Bernero’s nearly half-hour speech to a packed audience at the restored Grand Trunk Western Railroad depot was a non-stop recitation of Lansing’s economic successes in the last couple of years, with little mention of the continuing major budget challenges facing City Hall.
The list included all the usual suspects, leading off with the naming of the Lansing-built Cadillac ATS as North American Car of the Year. That was followed by a litany of statistics and shout-outs for new jobs, business expansions, crime-rate reductions, a $1.5-million financial literacy grant from Bloomberg Philanthropies, and major new private-sector investments in the region.
The speech even included a videotaped shout-out from New York City Mayor Michael Bloomberg, the multi-billionaire who is funding a $1.5-million grant for financial literacy training.
And the budget deficit? If you sneezed, you might have missed it.
Exactly two sentences of Bernero’s speech were devoted to the looming city deficit, and even that was cast in a positive light as he announced that the projected deficit had been downgraded from $11 million to $9 million — still a major hole in the city’s $112-million budget, as is the equal-size deficit for pensions and health care. And there was no mention of the $20 million crisis facing the Lansing School District.
And you won’t hear much about the cuts needed to plug that hole, at least from elected officials. The political heat for cuts in services will go to the citizens’ panel chaired by former Mayor David Hollister.
Letting the Hollister commission act as the fall guys, says Hollister, is no accident.
“That’s why I did it,” Hollister laughed following Bernero’s speech. “I don’t have a frog in this fight, other than good government. I can take the heat for the recommendations.”
The panel’s recommendations haven’t been finalized, but Hollister readily concedes it is impossible to balance the budget with cuts that will impact every city resident.
“There’s no way to do this painlessly. (The painless cuts have) already been done. The budget the mayor has today is smaller today than my budget that I had when I left 10 years ago. The mayor has reduced the city’s payroll by more than 300 employees, he’s sold golf courses, he’s sold assets, he’s closed fire stations, and he’s still got a $9 million deficit and another $9 million in unfunded liabilities for employee benefits.”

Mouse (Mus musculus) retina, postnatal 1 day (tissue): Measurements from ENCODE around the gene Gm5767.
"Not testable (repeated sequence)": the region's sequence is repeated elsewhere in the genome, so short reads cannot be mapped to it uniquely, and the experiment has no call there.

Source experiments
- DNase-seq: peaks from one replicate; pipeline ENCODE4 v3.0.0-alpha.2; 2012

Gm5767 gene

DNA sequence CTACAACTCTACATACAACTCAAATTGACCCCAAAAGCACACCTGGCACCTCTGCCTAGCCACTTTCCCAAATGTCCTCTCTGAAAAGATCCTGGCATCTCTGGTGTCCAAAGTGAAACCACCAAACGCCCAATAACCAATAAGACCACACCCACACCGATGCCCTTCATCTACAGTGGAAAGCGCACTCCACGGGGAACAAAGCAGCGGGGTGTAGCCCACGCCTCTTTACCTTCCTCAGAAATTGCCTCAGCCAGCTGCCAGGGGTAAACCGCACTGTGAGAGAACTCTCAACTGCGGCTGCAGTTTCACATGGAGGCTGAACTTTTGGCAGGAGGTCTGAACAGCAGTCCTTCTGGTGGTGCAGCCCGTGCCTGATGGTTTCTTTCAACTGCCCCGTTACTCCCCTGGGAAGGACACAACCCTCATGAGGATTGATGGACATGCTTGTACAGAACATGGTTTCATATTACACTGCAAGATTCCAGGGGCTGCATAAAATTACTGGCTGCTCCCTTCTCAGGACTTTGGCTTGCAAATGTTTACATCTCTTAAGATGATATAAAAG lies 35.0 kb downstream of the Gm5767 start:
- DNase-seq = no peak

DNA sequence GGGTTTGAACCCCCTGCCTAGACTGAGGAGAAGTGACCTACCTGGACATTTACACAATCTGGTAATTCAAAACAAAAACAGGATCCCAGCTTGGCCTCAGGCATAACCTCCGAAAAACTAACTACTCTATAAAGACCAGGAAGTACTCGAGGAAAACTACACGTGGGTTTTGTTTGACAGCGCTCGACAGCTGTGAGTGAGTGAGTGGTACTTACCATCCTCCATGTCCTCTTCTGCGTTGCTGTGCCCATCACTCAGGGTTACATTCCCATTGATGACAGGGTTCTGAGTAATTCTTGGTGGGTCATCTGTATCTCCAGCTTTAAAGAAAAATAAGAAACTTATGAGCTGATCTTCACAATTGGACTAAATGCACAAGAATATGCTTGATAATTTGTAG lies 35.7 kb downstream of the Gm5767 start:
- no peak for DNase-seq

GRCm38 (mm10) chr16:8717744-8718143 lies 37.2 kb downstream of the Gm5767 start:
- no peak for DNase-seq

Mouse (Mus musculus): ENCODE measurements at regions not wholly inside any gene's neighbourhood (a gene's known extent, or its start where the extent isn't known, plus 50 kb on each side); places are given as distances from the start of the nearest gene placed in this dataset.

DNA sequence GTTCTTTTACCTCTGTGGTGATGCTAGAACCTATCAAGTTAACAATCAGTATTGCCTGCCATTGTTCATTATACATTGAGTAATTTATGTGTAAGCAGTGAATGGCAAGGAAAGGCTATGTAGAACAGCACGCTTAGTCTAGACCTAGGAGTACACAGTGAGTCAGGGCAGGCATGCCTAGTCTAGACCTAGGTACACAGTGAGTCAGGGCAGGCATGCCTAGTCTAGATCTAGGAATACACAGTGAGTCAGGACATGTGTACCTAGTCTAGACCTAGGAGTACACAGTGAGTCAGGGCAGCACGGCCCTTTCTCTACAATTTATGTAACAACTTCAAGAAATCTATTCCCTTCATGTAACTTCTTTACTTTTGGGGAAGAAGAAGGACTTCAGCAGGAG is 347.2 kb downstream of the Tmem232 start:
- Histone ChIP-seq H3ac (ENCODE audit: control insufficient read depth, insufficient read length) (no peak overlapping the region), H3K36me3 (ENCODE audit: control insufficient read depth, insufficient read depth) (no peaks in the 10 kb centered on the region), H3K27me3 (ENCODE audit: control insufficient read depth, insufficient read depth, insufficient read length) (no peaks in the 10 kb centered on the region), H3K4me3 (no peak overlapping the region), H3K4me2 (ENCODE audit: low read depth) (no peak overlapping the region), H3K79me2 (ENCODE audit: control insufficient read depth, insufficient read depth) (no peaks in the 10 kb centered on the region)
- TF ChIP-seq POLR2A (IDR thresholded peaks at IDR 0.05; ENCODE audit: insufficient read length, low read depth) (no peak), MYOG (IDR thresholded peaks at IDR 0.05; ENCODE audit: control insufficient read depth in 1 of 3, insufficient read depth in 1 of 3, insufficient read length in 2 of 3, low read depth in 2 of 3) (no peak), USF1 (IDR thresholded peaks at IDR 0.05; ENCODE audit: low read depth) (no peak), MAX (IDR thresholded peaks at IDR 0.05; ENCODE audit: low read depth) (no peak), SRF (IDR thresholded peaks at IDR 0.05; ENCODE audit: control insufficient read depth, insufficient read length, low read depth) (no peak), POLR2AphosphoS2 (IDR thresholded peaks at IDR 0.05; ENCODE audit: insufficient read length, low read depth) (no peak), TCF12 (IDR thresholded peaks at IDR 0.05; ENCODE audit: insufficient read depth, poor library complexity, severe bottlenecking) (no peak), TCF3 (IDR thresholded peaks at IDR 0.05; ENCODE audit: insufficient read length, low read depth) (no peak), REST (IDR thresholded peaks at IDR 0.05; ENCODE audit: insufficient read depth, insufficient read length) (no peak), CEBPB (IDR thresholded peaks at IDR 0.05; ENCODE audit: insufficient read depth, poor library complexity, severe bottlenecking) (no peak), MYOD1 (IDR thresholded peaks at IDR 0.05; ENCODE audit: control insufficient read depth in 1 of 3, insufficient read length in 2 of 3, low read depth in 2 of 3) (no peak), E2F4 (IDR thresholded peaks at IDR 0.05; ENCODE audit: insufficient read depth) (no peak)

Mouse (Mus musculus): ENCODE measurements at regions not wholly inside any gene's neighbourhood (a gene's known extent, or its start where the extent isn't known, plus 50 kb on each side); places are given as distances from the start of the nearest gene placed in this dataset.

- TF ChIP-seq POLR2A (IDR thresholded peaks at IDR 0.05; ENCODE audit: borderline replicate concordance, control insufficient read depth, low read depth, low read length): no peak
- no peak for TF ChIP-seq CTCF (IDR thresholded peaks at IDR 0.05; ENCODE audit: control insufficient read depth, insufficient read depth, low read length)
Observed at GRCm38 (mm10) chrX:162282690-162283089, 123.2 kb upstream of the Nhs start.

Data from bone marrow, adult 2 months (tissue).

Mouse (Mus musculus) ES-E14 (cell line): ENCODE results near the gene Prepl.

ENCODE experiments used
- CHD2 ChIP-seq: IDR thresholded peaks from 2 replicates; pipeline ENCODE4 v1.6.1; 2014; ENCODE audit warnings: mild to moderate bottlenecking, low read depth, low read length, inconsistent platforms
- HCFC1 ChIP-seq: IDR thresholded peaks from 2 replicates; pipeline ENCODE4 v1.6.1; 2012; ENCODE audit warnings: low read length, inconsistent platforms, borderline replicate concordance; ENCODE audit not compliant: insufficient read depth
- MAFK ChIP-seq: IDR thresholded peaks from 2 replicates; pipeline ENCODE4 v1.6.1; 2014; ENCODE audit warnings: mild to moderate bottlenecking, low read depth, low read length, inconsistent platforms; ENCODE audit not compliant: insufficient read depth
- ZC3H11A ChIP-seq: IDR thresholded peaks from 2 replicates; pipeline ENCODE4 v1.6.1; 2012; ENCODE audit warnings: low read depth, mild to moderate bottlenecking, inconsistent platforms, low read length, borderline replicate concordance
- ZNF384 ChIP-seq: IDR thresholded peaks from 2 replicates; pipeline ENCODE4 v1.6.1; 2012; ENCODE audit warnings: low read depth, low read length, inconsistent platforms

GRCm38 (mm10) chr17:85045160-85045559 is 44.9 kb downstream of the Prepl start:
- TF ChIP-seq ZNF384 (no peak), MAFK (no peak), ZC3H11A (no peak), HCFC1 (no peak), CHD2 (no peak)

In the days when General Motors was fighting for survival, Bernero described himself as “America’s Angriest Mayor.”
The theme for the “new” Bernero is “America’s Most Effective Mayor,” a claim fortified by a long list of economic achievements that bode well for Lansing’s longterm health. Bernero’s list of accomplishments could well be enough to ward off a serious challenge in this year’s election:
An unemployment rate of 6.7 percent, the lowest annual level in four years, and 2.2 percent below the statewide rate
A 23 percent improvement in home sales across the region in the last quarter of 2012
A reaffirmation of the city’s AA credit rating from Standard and Poors
The upcoming expansion of the General Motors Grand River Assembly plant to produce the Chevrolet Camaro
A $108 million expansion of Emergent Biosolutions
A $7 million investment by auto supplier Pratt and Whitney
Development of the downtown Knapp’s Center
The pending completion of the BWL’s REO Town headquarters and cogeneration power plant, a project that included restoration of the depot
The transformation of the Red Cedar Golf Course into “The Red Cedar Renaissance,” a mixed use development combining new environmental controls with commercial, retail and residential elements
Restoration or construction of more than 200 affordable homes through the Ingham County Land Bank.
Bernero renewed his call for greater regionalization, noting continuation of the year-old sharing of the fire chief for Lansing and East Lansing.
“The whole is indeed great than the sum of its parts,” Bernero said. “We are inextricably linked, we are ONE LANSING. We have nothing to fear and much to gain in exploring greater collaboration and partnership in today’s global economy.”
There were no calls for new spending initiatives, an inevitable result in the city’s continuing budget woes. But there were also no angry words directed across the street toward Gov. Rick Snyder and a state Legislature that has slashed revenue sharing and other funding for urban centers, and threatening to cut more with the end of the personal property tax.
At the same time Bernero clearly isn’t expecting any help from the state. State government was never mentioned in the speech. State representatives Andy Schor, D-Lansing, and Tom Cochran, D-Mason, sat, without introduction, in the middle of the audience.
Rather than call for new initiatives, Bernero called for a new resolve on the part of the people of Lansing.
“You are the essential ingredient of this democracy of ours,” Bernero declared. “A president, a governor, a mayor is only one person, just one citizen. The real power in our system is not here (on the stage), but out there — with the people — with you.”
It is a theme we’ll hear repeatedly between now and November.
(Sorg can be reached at firstname.lastname@example.org)